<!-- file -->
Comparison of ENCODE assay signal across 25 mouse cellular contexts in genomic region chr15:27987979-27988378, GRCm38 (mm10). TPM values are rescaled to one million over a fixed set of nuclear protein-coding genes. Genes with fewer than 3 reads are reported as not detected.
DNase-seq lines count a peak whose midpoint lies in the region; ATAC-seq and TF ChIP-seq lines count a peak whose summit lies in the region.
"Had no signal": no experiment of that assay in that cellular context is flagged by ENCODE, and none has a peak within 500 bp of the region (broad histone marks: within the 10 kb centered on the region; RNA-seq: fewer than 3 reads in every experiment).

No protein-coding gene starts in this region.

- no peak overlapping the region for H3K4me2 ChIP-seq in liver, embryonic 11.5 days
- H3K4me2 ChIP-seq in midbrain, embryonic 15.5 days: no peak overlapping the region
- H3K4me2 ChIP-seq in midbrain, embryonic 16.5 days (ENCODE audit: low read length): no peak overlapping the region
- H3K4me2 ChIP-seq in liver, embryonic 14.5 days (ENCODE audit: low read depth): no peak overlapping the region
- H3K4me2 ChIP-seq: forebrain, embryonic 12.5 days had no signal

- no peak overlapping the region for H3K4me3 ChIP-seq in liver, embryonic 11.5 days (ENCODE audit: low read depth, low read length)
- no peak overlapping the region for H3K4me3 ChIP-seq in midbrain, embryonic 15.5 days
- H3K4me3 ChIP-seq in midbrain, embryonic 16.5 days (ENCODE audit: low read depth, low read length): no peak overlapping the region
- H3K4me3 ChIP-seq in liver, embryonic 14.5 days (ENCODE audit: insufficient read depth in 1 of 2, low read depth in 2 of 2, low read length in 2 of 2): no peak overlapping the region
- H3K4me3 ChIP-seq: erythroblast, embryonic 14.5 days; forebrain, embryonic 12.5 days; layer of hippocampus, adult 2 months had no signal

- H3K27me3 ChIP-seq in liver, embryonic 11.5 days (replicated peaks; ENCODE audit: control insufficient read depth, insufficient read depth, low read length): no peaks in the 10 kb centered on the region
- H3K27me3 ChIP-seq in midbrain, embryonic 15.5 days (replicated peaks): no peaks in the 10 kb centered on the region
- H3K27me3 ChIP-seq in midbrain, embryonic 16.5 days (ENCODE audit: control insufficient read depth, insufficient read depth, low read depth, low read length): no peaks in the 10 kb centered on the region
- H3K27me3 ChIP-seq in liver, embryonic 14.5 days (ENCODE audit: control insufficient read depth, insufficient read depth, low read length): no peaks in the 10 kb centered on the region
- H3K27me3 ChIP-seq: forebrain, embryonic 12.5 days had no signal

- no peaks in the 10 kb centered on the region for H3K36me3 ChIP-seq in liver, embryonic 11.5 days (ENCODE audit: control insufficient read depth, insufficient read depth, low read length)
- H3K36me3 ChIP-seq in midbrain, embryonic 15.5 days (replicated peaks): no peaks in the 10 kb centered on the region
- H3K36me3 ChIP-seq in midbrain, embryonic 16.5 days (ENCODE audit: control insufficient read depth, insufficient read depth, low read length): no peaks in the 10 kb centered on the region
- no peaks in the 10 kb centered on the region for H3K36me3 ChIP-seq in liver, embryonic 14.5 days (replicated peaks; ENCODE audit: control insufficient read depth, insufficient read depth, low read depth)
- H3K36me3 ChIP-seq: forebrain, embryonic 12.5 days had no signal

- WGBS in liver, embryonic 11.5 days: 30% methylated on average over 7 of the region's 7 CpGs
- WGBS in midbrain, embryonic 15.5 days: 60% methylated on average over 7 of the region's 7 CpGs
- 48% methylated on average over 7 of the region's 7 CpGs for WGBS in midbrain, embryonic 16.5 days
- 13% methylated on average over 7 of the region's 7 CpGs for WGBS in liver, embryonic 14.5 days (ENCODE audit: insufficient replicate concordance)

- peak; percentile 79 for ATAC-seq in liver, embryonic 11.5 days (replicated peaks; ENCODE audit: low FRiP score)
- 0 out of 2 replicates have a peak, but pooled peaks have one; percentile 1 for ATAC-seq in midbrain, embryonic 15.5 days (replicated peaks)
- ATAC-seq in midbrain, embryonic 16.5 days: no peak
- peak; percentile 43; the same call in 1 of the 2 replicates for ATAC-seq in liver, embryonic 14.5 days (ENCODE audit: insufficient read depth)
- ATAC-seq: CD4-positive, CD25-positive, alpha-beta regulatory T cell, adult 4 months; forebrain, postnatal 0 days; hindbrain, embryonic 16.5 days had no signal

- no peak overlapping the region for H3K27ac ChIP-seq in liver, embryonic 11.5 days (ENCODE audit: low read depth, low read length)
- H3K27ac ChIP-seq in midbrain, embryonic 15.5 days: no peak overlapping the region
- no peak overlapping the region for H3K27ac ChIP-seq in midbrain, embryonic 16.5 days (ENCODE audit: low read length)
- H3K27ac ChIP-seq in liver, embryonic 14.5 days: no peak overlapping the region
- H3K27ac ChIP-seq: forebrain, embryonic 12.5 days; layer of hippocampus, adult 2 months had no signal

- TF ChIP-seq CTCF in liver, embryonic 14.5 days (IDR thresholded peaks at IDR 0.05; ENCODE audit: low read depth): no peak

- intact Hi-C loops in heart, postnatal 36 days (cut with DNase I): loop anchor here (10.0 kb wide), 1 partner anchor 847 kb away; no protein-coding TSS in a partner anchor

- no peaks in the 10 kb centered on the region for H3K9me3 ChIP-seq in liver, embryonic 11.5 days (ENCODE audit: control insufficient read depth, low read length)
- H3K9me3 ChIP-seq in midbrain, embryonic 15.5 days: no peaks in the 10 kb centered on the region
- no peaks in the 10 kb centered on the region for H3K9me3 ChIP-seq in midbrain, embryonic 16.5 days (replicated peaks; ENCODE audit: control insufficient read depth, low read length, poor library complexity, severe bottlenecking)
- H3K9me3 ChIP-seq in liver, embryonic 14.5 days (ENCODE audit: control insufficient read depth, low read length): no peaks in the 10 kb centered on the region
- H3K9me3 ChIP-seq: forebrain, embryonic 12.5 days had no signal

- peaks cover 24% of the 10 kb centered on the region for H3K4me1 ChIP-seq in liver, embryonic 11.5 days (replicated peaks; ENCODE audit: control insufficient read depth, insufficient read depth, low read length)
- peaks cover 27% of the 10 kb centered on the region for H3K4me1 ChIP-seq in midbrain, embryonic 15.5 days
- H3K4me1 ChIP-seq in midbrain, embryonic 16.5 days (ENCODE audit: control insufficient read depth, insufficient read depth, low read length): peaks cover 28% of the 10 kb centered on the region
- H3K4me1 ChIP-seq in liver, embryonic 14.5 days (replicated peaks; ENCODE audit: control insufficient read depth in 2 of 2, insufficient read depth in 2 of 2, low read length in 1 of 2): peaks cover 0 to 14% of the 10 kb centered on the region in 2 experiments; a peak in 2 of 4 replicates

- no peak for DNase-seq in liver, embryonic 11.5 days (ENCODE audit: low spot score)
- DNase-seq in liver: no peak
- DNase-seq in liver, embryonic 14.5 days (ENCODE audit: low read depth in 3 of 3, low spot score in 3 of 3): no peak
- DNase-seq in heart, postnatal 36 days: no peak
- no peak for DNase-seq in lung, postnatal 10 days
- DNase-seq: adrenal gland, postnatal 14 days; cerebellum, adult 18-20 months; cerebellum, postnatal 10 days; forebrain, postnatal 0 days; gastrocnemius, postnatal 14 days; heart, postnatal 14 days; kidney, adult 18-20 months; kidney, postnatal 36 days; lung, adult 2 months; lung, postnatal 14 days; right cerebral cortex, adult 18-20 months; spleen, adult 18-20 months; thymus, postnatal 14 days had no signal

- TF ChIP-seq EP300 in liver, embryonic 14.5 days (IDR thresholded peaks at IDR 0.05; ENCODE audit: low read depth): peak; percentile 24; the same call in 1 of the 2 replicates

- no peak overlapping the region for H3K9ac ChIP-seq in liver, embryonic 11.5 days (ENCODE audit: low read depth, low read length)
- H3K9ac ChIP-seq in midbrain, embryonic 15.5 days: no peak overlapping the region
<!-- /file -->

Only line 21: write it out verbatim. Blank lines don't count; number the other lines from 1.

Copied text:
- H3K36me3 ChIP-seq in midbrain, embryonic 15.5 days (replicated peaks): no peaks in the 10 kb centered on the region